6 101.6001 106.7915 101.6936 101.6938 101.145 99.09959 102.4039 100.8656 99.29139 94.49319
7 101.5425 107.4646 102.7812 102.466 101.7467 98.56461 103.896 100.4414 99.43448 93.2946
8 101.0936 108.1467 104.5983 103.9134 102.8506 99.3148 104.6949 100.4898 99.06154 92.30742
9 100.9666 108.3066 104.537 103.0684 99.64892 105.8278 100.9927 98.92554 91.2913
10 102.6331 108.8601 106.9331 103.022 99.26214 107.5151 101.1833 98.77291 90.7663
11 99.69963 111.1596 107.7875 103.8055 99.15237 108.9629 101.3488 98.15312 89.95222
12 101.3264 111.4046 109.1672 104.8678 98.8809 109.5027 101.49 97.92583 89.51449
13 103.1024 112.6864 111.2652 101.5881 111.3006 102.3446 97.84278 88.98217
14 102.6488 112.0603 102.467 112.1587 103.2147 97.60029 88.56814
15 112.8246 103.107 112.9152 103.2769 97.41108 88.48282
16 113.433 101.0918 113.0382 103.8072 97.27251 88.56243
17 116.0519 101.7876 113.4017 104.3367 97.50156 88.44135
18 118.9303 101.8454 113.4204 104.0975 97.65594 88.10658
19 120.1998 102.6851 113.5324 104.3275 97.71673 87.42725
20 121.3189 102.909 114.7379 103.8779 97.89243 87.78742
21 121.8949 115.7722 105.0663 98.2555 87.95363
22 122.9604 116.9909 105.6189 98.49864 88.52057
23 125.8256 117.2117 106.785 98.44128 88.93771
24 127.0726 118.3305 106.5341 98.4289 90.09964
25 127.3683 119.0341 107.019 90.69298
26 127.4523 120.0821 107.7368 90.56563
27 129.3421 120.9104 108.37 91.69795
28 131.3453 122.1948 109.0767 91.66886
29 133.6897 123.808 110.5485 91.86208
30 135.1927 123.6465 111.7521 92.01002
31 136.0137 124.0182 112.0435 91.94945


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Source: Author’s analysis of data from the National Income and Product Accounts (NIPA) of the Bureau of Economic Analysis (BEA), tables 1.1.6 and 2.1.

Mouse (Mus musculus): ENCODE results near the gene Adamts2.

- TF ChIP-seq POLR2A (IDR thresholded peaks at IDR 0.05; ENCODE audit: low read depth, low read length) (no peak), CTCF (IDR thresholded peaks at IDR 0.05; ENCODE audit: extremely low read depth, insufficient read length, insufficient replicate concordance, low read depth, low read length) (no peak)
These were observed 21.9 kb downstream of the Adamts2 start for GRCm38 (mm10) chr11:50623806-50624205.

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This slow growth clearly delayed economic recovery for U.S. workers by years. If one takes the trajectory of spending that characterized the 1980s and assumes this had been replicated after the 2009 recovery began, state and local spending would have been $800 billion higher by the first quarter of 2013. At that point in the recovery, unemployment was still at 8% and the Federal Reserve was years away from thinking about raising interest rates. This means that this extra spending, if financed by federal aid, would have translated directly into extra economic output and jobs. $800 billion in spending, even with modest multipliers, would have supported roughly 8 million more jobs in that year, enough to restore the economy to pre-crisis unemployment rates (4.4%) even with higher labor force participation than prevailed in 2013. In short, state and local spending austerity by itself delayed the recovery to pre-Great Recession unemployment rates by probably about 4 years.